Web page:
Wednesday, October 20, 2010

Fall in Idaho - fishing, photos, and driving

It was just over a month ago that we finished up our last Middle Fork of the Salmon trip of the season. It was a fly fishing trip and the fishing had exceeded everyone's expectations, as it so often does now. On the drive back home from the take-out at Cache Bar the river was spotted with coming signs of Fall: yellow and red trees dotted the banks and the occasional early but optimistic Steelhead fisherman could be seen working a hole.

In the following weeks things seemed to warm up a bit and the signs of fall (except for the fisherman) began to slow down. Until now. With our first few nights of frost, fall has come storming back, and this time it's here to stay.

This past weekend I visited Idaho River Journeys guide Scooter Carling who lives in Sun Valley to watch the Giants hopefully destroy the Phillies. I took a road called "Trail Creek Road", which acts as a bit of a short cut if you don't mind a dirt road. Plus, aside from saving some time, if you travel this road this time of year you are guaranteed spectacular views, fall colors at their finest, and maybe even some wildlife.

Summit Creek drifts through a frosty field near the Trail Creek Road:

Fall colors, looking back toward Mt. Borah:

A herd of elk grazing near Trail Creek Road:

After the Giants disappointing loss on Sunday (by the way, there are no professional sports teams in Idaho, so I guess river guides are the equivalent of star athletes here), I started the trek back to Salmon. I gave another Idaho River Journeys' guide, Tom Tremain, a call to see if he was interested in going Steelheading. We pushed off around 2:00ish that afternoon to float a three-mile stretch of the Salmon River, just north of town.

A lot of the talking we did was about how neither one of us really had any idea how to fish for steelhead. Tom knew a little bit about technique but really we were just floating to get outside and see if luck would smile on us. We tried a few different holes and then realized that we really had no idea what we were doing. I figured we had a better chance of catching a fish if the plug was in the water, but that was the only method I could come up with to increase our chances.

We reached our take-out at Red Rock about two hours later. At the bend above the ramp, upstream about 20 yards, Tom threw the line in one last time. I held the boat, which was a drift boat borrowed from a friend, and was paying more attention to how easy it was to hold the boat in the current than to Tom's fishing. After holding for a few minutes I pushed off and headed towards the ramp. Like my previous four days of steelheading, I had not even seen one fish. The nice thing about disappointment is that the sting goes away the more times you experience it, so after a five days of failure it seemed like the norm.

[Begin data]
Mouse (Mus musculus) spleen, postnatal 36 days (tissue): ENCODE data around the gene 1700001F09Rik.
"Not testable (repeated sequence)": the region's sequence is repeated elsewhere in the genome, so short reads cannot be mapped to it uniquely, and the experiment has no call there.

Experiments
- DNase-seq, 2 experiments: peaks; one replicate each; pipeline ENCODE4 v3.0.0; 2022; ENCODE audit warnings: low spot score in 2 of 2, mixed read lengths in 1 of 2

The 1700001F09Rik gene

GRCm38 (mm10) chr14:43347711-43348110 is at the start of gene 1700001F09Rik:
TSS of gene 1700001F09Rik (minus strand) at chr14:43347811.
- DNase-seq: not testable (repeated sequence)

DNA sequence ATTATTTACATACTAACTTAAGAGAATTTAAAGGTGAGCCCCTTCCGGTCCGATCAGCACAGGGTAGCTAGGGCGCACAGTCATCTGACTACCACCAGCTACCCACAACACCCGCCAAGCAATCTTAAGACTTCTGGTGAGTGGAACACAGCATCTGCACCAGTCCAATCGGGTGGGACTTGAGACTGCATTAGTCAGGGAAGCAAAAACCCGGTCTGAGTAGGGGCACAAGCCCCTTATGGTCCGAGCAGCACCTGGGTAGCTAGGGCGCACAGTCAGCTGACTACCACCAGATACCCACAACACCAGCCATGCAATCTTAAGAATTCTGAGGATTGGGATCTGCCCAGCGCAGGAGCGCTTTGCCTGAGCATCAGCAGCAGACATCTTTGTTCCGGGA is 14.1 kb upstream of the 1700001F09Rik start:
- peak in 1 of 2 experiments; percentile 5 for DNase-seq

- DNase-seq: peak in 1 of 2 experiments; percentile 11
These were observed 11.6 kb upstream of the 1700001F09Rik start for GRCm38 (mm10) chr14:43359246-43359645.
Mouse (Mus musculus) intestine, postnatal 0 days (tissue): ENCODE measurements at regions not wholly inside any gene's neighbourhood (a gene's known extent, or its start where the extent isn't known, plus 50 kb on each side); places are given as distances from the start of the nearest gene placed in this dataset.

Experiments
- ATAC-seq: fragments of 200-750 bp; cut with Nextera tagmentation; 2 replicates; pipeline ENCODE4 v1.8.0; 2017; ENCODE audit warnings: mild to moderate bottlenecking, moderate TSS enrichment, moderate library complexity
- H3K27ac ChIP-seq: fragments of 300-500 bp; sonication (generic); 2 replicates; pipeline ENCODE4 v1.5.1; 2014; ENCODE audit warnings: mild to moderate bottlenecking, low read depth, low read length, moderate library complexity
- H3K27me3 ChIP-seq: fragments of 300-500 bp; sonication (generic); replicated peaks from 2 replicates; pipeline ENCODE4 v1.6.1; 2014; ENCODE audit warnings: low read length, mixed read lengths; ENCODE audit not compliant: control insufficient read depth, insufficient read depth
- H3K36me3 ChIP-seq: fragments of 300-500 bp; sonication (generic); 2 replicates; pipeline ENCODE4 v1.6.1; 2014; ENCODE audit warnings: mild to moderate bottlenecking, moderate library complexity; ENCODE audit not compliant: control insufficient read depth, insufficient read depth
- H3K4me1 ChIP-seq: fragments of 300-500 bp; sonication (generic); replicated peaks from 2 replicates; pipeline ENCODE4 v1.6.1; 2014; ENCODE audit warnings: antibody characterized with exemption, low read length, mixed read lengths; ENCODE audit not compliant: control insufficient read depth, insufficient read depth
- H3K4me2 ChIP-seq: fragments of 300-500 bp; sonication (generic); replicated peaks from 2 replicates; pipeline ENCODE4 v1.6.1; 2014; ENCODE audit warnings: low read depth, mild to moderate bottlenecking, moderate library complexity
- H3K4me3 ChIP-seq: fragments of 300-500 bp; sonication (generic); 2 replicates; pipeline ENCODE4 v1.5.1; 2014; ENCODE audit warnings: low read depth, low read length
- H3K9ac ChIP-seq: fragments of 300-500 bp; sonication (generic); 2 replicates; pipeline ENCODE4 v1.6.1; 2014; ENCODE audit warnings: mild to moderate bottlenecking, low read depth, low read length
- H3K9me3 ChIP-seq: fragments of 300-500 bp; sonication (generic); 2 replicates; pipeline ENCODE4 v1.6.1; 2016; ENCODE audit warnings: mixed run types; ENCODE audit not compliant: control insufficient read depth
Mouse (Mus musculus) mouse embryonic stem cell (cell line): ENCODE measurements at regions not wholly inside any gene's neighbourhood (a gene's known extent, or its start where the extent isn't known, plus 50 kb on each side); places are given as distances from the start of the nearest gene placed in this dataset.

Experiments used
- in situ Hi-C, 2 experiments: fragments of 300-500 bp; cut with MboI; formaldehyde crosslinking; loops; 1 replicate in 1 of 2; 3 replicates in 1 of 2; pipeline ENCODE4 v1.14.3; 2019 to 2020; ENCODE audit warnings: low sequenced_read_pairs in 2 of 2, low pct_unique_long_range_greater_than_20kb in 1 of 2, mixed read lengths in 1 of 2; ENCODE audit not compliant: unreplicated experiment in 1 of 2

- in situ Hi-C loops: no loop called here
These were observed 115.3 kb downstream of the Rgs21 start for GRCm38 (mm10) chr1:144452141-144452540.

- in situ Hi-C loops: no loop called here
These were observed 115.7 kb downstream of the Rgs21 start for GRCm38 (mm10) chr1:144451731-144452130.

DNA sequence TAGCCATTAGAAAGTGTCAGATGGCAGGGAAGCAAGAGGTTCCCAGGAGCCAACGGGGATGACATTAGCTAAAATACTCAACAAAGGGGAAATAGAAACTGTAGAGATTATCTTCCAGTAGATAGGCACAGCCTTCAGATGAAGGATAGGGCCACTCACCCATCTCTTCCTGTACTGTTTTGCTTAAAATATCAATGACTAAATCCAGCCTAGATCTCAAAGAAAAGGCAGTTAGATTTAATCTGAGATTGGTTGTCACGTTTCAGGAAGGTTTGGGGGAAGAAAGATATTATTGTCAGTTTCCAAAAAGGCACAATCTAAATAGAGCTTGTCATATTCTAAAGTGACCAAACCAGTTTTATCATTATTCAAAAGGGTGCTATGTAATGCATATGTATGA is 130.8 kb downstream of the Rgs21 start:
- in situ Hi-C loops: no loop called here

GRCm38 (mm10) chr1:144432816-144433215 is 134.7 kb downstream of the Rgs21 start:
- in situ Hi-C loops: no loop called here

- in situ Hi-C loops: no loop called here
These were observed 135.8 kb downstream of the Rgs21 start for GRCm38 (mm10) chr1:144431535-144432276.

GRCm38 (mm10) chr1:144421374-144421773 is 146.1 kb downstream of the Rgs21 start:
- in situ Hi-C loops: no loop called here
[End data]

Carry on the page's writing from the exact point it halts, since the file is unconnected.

Tom was reeling in and, because of the current pulling the plug downstream, the rod tip bent slightly. And he reeled in and reeled in... there was a lot of line out. And then a giant steelhead drifted to the surface with the plug in its mouth. In a moment of disbelief I turned to grab my camera but Tom quickly pointed out that I had better row us into an eddy so we would not miss the take-out.

We had never thought that we would get a fish - we didn't even have a cooler to put it in (by the way, you can keep the hatchery fish, which this was). Tom gutted it and we just threw it into the bed of my truck where it slid around for a few miles.

Tom with his fish, a 28.5" steelhead:

Just goes to show, it's always better to be lucky than good.

Monday, August 30, 2010

July 24-29, 2010 Middle Fork of the Salmon Trip Report

Middle Fork of the Salmon Trip Report by Michael O'Malley

All photographs courtesy of Tysun McMullan. Check them all out at

The weather was hot and sunny when we boarded the rafts at Boundary Creek on July 24th. The gauge read 2.3 feet so the day promised to be exciting and technical, with lots of rocks to dodge. Will shoved off early in the big sweep boat, with his mom, Mary, jumping in as swamper to assist with camp set-up.

Trip leader Jo and Scooter and Dustin took the oars, while John and Michael manned the two paddle boats. Things started with a bang, as Gary K. earned the coveted “first guest to swim” honor earlier than any previous Idaho River Journeys trip on record. Gary whiffed on his second paddle stroke and dunked before the raft negotiated First Bend Rapid.

With bouncy runs in Sulphur Slide, Ramshorn, Velvet Falls, the Chutes, and Powerhouse behind us, the group pulled into John’s Camp at mile 15.2…a solid day’s work. Under head chef Scooter’s ministrations, the grilled chicken dinner was appreciated with gusto.

The group was up early and ready to go the next morning, impressing the guides throughout the trip with their timely packing and “we’re all in this together” attitude. Not to be outdone, guide John reciprocated Gary K’s aquatic acrobatics with a swim of his own in Pistol Creek Rapid. The guideless boat did a yeoman’s job navigating the hairpin turn while John sluiced his way safely to the pool below —without losing his stylish fedora.

Once past Pistol, we did a quick repair job on one oar boat and prepped the five inflatable kayaks, aka “duckies,” for the rest of the trip. Almost all the guests at one time or another paddled a ducky, experiencing the Middle Fork at its most exciting.